Generation of reactive oxygen species is an important factor in the development and maintenance of rheumatoid arthritis (RA) in humans. This study was undertaken to investigate interplay among oxidants, antioxidants and pathogenesis of Rheumatoid arthritis. Serum levels of lipid peroxides, nitric oxide, vitamin E and ratio of calcium/phosphorus in RA patients were determined and compared with normal healthy controls. Significant increases in lipid peroxides (p<0.001) and nitric oxide (p<0.001) levels were found in patients presenting with RA as compared to controls. Whereas significant decrease in vitamin E (P<0.001) and calcium/phosphorus ratio (p<0.001) were found in Rheumatoid arthritis patients as compared to controls. Positive correlation was found between lipid peroxides and nitric oxide as well as between vitamin E and calcium. While lipid peroxides and nitric oxide were correlated negatively with vitamin E. whereas negative correlation was observed between MDA and Calcium/Phosphorus ratio in patients with rheumatoid arthritis. Our findings suggest that there is a close association between bone loss and oxidative threat in patients presenting with Rheumatoid arthritis.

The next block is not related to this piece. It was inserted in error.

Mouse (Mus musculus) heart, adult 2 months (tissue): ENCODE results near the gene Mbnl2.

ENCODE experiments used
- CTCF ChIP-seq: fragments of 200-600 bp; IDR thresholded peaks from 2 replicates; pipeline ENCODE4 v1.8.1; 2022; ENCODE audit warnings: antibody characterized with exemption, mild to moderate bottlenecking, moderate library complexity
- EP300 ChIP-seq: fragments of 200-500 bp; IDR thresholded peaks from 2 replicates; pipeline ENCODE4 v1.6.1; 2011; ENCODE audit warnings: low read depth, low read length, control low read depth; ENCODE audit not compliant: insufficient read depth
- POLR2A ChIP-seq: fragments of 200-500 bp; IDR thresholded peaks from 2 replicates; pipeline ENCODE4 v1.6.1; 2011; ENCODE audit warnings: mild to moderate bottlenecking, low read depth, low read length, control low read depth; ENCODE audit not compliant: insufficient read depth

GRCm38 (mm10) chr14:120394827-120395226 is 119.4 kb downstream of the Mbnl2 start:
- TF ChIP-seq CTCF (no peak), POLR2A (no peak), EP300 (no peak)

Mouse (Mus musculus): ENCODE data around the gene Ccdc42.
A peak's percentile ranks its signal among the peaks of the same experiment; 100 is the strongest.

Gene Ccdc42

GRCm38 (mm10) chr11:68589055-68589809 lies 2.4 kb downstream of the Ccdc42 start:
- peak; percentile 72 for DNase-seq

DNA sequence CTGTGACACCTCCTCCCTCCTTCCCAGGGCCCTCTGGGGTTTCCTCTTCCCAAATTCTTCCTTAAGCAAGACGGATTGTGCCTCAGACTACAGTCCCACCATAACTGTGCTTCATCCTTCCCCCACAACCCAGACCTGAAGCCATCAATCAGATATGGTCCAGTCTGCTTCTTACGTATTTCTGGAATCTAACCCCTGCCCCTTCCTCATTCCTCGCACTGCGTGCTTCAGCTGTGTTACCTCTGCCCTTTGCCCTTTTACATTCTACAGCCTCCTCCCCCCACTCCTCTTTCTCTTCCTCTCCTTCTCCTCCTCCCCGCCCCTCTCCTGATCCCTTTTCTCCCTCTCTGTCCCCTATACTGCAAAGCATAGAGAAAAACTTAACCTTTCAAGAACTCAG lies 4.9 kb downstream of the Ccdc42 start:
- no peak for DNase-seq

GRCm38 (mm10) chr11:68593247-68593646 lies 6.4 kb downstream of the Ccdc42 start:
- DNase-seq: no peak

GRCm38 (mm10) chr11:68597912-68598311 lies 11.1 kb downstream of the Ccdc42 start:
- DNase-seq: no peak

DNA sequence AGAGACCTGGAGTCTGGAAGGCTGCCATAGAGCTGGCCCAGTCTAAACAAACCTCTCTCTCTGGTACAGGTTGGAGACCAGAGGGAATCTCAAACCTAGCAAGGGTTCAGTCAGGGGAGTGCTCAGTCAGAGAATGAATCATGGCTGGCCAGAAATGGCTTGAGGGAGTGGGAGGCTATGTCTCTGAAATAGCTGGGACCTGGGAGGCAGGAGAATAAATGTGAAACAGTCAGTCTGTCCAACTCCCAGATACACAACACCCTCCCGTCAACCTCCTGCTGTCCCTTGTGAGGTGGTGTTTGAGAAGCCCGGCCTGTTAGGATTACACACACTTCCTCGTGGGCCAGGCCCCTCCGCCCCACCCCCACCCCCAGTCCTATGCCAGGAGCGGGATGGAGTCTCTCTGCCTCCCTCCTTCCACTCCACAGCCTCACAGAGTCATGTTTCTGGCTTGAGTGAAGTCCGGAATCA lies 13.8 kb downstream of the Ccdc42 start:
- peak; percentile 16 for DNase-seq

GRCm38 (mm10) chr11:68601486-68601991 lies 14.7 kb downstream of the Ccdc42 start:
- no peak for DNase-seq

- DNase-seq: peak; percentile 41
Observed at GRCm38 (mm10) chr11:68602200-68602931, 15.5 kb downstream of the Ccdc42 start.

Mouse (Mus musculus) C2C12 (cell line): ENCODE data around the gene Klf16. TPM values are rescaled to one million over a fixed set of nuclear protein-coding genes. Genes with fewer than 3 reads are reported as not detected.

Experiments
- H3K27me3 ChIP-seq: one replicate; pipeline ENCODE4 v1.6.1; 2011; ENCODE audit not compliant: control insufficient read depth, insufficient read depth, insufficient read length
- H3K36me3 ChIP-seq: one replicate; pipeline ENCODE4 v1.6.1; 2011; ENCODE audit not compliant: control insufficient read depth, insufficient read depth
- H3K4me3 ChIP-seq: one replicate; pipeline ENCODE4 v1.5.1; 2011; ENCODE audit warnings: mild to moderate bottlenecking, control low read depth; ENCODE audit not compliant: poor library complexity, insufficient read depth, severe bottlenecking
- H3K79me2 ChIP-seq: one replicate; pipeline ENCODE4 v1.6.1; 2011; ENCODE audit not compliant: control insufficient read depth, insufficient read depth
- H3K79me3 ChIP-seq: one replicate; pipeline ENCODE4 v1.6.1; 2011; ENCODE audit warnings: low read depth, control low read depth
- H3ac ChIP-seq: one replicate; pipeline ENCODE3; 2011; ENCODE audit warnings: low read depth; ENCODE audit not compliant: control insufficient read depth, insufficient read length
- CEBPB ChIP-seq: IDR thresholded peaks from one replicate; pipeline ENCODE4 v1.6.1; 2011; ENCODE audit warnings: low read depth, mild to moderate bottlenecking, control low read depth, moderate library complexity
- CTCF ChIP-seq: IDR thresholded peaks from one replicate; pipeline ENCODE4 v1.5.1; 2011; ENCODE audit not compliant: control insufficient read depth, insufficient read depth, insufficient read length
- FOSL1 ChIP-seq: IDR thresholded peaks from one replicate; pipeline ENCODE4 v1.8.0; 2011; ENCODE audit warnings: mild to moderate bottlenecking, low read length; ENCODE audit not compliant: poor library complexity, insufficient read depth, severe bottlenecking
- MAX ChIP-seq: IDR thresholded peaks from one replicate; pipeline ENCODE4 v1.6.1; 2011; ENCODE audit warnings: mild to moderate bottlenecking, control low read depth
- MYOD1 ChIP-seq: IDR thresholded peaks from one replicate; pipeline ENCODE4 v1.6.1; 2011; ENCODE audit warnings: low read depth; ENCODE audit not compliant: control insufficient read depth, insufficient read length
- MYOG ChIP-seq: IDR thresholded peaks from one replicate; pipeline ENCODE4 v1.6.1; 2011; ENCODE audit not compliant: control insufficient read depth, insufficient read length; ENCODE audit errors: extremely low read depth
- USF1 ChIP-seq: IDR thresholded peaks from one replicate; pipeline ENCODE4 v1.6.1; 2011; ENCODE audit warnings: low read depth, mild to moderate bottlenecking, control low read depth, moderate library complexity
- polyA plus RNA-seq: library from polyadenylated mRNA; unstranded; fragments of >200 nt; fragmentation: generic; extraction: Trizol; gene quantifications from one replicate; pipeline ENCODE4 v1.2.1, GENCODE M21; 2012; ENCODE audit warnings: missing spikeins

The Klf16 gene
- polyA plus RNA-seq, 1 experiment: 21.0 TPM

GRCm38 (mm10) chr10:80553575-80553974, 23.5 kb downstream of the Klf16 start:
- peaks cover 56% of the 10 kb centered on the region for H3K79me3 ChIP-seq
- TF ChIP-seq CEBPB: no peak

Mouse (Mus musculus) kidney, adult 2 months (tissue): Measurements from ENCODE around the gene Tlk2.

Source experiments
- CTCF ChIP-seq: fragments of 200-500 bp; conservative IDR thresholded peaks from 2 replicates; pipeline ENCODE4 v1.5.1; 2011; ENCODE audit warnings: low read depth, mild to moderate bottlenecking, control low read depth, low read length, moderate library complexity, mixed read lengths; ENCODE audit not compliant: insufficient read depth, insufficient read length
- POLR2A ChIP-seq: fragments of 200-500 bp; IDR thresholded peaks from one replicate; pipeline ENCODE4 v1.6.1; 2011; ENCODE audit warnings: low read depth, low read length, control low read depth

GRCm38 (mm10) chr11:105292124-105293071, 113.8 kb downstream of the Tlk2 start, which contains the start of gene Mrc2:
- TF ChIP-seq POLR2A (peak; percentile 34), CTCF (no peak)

doi:10.1007/BF02912928
PMCID: PMC3453991  PMID: 23105630
Rheumatoid arthritis; oxidative stress; lipid peroxidation; vitamin E; Calcium/Phosphorus
20.  Oxidative stress and antioxidant status in cervical cancer patients